Ahh, the Great Mask Debate. How very 2020. The N45s don’t stop exhalation spreading the virus, the surgical ones are ineffective quickly out, the fabric ones create as many problems as they resolve. This is not logical and yet every time I see another human I put one on to make them feel more comfortable.
Before you read this, please take our POLL. [gravityform id=”73″ title=”false” description=”false”]
So, let’s look at mask science: Yesterday’s Scientific Dogma is Today’s Discarded Fable.
Also called a medical mask, a surgical mask is a loose-fitting disposable mask that protects the wearer’s nose and mouth from contact with droplets, splashes and sprays that may contain germs. A surgical mask also filters out large particles in the air. Surgical masks may protect others by reducing exposure to the saliva and respiratory secretions of the mask wearer.
Surgical Mask were designed and approved for STERILE environments. The amount of particles and contaminants in the outside and indoor environments where people are CLOGGING these masks very, VERY quickly. The moisture from your breath combined with the clogged mask will render it “useless” IF you come in contact with Covid and your mask traps it, YOU become a walking virus dispenser. Everytime you put your mask on you are breathing the germs from EVERYWHERE you went. They should be changed or thrown out every “20-30 minutes in a non sterile environment.”
At this time, the U.S. Food and Drug Administration has not approved any type of surgical mask specifically for protection against the coronavirus, but these masks may provide some protection when N95 masks are not available. It should be replaced when damp or soiled and applied and removed after sanitizing hands.
Actually a type of respirator, an N95 mask offers more protection than a surgical mask does because it can filter out both large and small particles when the wearer inhales. With this type of mask, unfiltered air is released when the wearer exhales.
The N45 mask stops 95 percent of small particulates entering into the mask, but vents the exhale for little to no reduction of particulates going out, meaning lots of protection to you but little to no protection to others. If you want to protect both others and yourself, the best method I know of is to wear the N95 and then put a surgical mask over that, so face —> N95 —> surgical mask. You also need to change the surgical mask because they are rated for a sterile environment, so no one can be really sure how they hold up outside where they pick up everything. I’ve read from anywhere to 30 minutes to an hour. (Nicholas Watts)
Like surgical masks, N95 masks are intended to be disposable. However, researchers are testing ways to disinfect N95 masks so they can be reused.
Some N95 masks, and even some cloth masks, have one-way valves that make them easier to breathe through. But because the valve releases unfiltered air when the wearer breathes out, this type of mask doesn’t prevent the wearer from spreading the virus. For this reason, some places have banned them.
Cloth masks are easy to find and can be homemade, washed and reused.
- Washability of the mask is important. Remember, to sterilize, you need to use the hot water cycle in the washer, and heat dry. For this reason, synthetic fabrics may not be good.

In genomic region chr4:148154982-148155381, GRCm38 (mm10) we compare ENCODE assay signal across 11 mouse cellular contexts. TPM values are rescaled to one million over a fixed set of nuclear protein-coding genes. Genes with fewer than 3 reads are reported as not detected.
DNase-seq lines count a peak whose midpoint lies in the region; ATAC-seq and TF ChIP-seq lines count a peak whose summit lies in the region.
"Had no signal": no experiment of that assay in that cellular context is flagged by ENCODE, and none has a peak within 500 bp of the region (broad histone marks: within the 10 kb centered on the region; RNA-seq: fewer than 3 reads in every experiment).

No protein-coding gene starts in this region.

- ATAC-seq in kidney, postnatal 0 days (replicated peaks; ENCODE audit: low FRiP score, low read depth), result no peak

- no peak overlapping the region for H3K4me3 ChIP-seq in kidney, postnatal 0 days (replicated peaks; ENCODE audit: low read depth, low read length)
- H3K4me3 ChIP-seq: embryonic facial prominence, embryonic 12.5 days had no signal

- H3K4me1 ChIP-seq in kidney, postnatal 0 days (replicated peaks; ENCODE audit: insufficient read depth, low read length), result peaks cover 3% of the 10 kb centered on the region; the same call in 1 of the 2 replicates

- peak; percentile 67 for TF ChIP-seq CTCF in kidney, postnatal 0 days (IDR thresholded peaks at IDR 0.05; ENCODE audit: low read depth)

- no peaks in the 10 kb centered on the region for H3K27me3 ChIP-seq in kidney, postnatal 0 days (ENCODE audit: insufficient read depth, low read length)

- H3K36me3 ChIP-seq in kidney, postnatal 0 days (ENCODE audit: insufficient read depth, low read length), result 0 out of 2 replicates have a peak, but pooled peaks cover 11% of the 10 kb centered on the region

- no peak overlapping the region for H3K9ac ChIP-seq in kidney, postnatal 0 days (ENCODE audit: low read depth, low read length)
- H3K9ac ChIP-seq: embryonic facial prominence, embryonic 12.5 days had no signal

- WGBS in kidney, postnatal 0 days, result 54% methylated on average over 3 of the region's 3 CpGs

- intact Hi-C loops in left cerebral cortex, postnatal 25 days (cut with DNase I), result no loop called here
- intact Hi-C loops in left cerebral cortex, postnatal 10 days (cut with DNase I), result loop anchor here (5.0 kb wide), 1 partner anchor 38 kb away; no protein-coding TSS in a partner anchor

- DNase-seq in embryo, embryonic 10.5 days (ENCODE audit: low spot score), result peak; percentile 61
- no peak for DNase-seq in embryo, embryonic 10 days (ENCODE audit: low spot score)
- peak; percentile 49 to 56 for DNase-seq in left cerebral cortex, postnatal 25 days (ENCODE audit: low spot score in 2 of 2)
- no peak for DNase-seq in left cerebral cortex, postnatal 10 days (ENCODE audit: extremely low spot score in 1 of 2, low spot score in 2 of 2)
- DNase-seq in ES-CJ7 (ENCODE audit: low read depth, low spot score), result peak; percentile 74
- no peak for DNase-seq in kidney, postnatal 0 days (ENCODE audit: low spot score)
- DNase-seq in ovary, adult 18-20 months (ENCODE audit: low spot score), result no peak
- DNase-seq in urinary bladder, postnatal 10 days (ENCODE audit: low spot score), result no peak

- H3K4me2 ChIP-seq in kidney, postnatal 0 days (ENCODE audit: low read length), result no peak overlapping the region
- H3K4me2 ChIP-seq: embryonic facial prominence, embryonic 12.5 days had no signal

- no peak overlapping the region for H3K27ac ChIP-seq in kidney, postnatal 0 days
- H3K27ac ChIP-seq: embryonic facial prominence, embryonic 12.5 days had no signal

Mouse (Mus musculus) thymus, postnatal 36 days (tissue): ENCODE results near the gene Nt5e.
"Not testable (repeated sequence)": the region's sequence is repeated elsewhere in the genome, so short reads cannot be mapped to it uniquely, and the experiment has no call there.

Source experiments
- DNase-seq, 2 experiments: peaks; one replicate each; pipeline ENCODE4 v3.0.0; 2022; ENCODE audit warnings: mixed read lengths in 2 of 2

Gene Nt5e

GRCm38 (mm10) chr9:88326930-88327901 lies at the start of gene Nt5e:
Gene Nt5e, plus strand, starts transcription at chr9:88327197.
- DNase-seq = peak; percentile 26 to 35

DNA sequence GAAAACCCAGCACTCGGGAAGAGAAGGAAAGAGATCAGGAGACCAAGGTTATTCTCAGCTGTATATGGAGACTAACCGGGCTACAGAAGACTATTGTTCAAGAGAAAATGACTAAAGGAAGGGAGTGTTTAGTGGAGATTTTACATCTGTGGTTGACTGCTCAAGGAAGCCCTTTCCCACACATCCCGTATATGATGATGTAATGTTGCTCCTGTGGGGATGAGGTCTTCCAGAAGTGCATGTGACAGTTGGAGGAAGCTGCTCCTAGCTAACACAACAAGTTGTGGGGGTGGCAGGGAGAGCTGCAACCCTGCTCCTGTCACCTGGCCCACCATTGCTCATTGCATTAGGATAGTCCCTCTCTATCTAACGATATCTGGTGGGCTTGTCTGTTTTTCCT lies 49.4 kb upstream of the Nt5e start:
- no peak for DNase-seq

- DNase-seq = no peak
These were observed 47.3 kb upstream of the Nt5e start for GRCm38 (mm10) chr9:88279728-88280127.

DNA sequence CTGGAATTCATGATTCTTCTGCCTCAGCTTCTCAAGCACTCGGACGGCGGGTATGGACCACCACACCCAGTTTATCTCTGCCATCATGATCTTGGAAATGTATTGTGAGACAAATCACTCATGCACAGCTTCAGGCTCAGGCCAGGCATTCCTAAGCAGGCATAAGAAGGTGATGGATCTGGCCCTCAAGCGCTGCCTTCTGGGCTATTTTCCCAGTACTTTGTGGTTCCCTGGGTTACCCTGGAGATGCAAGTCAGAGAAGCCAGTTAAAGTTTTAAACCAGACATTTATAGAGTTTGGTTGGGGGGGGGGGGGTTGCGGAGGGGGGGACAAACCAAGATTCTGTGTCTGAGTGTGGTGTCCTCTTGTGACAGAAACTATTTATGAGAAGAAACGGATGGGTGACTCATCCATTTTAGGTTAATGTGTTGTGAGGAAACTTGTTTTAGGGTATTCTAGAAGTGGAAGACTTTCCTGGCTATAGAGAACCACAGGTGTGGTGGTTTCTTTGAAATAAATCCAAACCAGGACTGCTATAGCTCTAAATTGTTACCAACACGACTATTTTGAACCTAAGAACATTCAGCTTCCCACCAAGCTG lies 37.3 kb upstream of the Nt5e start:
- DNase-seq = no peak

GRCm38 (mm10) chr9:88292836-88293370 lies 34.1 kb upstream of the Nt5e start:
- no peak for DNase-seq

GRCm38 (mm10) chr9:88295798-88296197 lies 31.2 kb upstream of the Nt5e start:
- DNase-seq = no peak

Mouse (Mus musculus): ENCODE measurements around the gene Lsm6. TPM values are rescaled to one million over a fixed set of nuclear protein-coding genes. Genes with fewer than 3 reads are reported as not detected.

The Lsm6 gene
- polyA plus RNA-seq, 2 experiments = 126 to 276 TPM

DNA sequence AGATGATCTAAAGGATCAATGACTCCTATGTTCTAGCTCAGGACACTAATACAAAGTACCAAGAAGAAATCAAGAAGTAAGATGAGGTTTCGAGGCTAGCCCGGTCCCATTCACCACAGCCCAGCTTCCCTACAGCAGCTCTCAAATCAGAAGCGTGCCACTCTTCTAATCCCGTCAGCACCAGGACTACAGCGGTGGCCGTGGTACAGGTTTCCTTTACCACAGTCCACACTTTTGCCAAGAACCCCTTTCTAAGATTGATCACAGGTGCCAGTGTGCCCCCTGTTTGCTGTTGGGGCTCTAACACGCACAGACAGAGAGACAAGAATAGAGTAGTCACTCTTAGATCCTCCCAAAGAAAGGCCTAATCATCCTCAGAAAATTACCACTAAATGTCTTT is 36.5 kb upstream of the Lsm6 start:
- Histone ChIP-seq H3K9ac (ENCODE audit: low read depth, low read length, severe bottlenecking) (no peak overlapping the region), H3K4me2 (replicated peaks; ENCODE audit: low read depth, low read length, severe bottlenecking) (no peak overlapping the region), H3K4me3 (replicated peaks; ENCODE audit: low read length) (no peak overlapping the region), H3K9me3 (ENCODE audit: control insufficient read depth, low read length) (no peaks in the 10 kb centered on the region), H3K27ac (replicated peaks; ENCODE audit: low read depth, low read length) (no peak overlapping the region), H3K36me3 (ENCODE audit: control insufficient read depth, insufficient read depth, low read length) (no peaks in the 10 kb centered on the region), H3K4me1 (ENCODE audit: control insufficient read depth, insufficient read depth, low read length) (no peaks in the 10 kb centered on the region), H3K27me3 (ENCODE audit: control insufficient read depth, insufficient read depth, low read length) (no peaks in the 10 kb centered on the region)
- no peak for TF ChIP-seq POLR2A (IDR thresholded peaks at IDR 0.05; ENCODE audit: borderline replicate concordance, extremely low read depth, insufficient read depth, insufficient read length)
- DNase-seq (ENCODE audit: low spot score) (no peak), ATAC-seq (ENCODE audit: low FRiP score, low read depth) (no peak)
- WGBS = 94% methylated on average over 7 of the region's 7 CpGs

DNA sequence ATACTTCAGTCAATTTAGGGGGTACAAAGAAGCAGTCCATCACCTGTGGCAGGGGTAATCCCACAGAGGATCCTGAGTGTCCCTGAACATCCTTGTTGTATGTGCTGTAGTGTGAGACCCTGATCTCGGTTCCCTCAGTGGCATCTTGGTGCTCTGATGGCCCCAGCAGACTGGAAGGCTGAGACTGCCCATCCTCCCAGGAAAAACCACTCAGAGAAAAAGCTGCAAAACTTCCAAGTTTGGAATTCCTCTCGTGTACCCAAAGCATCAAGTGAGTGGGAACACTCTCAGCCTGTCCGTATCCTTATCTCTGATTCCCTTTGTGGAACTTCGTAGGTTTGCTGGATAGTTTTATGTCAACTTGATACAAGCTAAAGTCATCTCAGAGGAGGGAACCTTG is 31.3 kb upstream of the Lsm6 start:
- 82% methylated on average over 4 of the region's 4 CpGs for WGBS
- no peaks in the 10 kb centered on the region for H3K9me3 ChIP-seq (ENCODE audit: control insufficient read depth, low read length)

- Make sure you don’t touch the mask (or any of these masks) when you wear it. It may have contaminants on the surface. Leave it on until you get home and wash your hands after you do take it off.
- Take off your mask when you get home. Place it in a plastic bag until you’re ready to do laundry. Masks should be treated as dirty and contaminated after each use.
Cloth masks are cheap and simple to make. Instructions are easy to find online. Masks can be made from common materials, such as sheets made of tightly woven cotton. The CDC website even includes directions for no-sew masks made from bandannas and T-shirts. Cloth masks should include multiple layers of fabric. The best will be made from anti-microbial fabric. Some patterns suggest inserting a disposable surgical mask. This is not based on science but street commonsense. If you reuse these surgical masks and have the virus – you’ll just be passing it on.
Remember there is limited filtering. As you exhale, you are ridding your lungs of contaminants and carbon dioxide. Cloth masks trap this carbon dioxide the best. The moisture caught in these masks can become mildew ridden over night. Dry coughing, enhanced allergies, sore throat are all symptoms of a micro-mold in your mask. Hygiene is crucial.
How to wear a cloth face mask
Cloth face masks should be worn in public settings where social distancing measures are difficult to maintain, such as in grocery stores, especially in areas of significant community-based transmission.
Here are a few pointers for putting on and taking off a cloth mask:
- Place your mask over your mouth and nose.
- Tie it behind your head or use ear loops and make sure it’s snug.
- Don’t touch your mask while wearing it.
- If you accidentally touch your mask, wash or sanitize your hands.
- Remove the mask by untying it or lifting off the ear loops without touching the front of the mask or your face.
- Wash your hands immediately after removing your mask.
- Regularly wash your mask with soap and water in the washing machine. It’s fine to launder it with other clothes.